Geology of the Faroe Islands

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The Faroe Islands lie on the Eurasian plate between Scotland, Norway and Iceland. The islands are of volcanic origin and are constructed of three layers of basalt, with the top and bottom layers resembling each other. The age of the islands is considered to be between 54 and 58 million years old, with the oldest material at the bottom.[1]

The Faroe Islands were built during a period of a few million years, some 55 million years ago in early Paleogene times, when Europe and Greenland started to separate, opening up what became the Northeast Atlantic Ocean. Countless numbers of volcanic eruptions built up a huge basalt plateau that covered almost the entire Faroe-Rockall region, together with the southeastern part of Greenland. In simple terms, each basalt lava flow of today’s Faroe Islands represents one volcanic eruption during that time period.

Some volcanic eruptions produced voluminous sheet flows each with a thickness of several tens of meters and covering hundreds of square kilometres. Others built up compound lava flows each composed of several thin basalt layers. Some eruptions were violent and produced large volumes of volcanic ash that can be found in between the lava flows. Other strata between the basalt layers contain volcaniclastic and other sediments that bear witness of long time periods in between each of the eruptive events, with rich vegetation in a sub-tropic climate, and with local erosion or deposition of sediments in rivers and shallow lakes.

One volcanically silent time period was especially long and resulted in the deposition of several sedimentary layers of various composition, including strata rich in organic material that subsequently have generated considerable volumes of coal. In recent times the coal has been worked from mines in between the basalt flows near the northern villages of Suðuroy.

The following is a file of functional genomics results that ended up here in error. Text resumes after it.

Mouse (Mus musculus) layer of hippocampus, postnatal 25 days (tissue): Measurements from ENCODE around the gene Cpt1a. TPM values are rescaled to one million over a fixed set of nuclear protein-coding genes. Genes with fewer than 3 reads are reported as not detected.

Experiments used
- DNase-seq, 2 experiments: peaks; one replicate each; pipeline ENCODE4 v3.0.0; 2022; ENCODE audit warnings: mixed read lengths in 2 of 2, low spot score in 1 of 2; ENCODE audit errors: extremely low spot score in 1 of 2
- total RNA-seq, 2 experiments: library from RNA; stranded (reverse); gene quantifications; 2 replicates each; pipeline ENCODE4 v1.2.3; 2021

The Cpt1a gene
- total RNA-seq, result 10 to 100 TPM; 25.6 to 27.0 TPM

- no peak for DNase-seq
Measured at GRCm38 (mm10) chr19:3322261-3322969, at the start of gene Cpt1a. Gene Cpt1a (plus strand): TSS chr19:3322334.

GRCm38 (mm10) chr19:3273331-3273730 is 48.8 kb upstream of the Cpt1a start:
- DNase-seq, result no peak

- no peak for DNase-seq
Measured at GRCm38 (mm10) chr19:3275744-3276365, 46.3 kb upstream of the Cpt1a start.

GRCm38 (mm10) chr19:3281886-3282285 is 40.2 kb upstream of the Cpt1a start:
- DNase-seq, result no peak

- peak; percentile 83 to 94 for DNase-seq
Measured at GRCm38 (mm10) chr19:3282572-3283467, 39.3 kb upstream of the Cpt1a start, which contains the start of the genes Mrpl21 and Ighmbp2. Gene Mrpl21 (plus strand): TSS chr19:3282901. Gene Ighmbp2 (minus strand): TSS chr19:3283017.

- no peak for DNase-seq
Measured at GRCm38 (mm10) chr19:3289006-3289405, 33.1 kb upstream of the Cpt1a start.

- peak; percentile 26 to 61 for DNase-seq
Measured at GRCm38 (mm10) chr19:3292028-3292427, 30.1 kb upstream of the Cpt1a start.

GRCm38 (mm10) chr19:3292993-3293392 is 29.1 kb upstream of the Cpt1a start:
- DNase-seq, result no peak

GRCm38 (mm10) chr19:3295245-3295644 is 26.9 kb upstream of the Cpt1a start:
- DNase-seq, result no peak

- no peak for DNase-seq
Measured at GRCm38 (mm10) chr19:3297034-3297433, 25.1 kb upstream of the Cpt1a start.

With the plate tectonic evolution, the Faroe Islands have slowly moved away from the active volcanic region, which today is concentrated in Iceland and along the Mid-Atlantic Ridge. Meanwhile, the Faroe-Rockall Plateau has by and large subsided beneath sea level while erosive forces – especially during the last few million years of alternating glacial and interglacial periods – have sculpted the landscape to their present-day shape.

The overall thickness of volcanic and intervening rock layers of the Faroe Islands is more than 6 km, of which only 900m is located above the present sea level. The remaining part has been drilled in a 3½ km deep well in Lopra, Suðuroy.



  • Jørgensen, Gunni, and Jóannes Rasmussen. Geologisk Kort Over Færøerne Isbevægelser På Færøerne = Geological Map of the Faeoroe Islands, 1:122 000 : Ice Movements in the Faeroe Islands = Ísgongdin Í Føroyum. DGU series C, no. 7. København: Danmarks Geologiske Undersøgelse, 1988. ISBN 87-88640-09-4
  • Peacock, Martin A. Recent Lines of Fracture in the Færoes in Relation to the Theories of Fiord Formation in Northern Basaltic Plateaux. Glasgow: Jackson, Wylie, 1928.
  • Rasmussen, Jóannes, and Arne Noe-Nygaard. Geology of the Faeroe Islands (Pre-Quaternary). København: C.A. Reitzels Forlag, 1970. ISBN 87-421-0609-5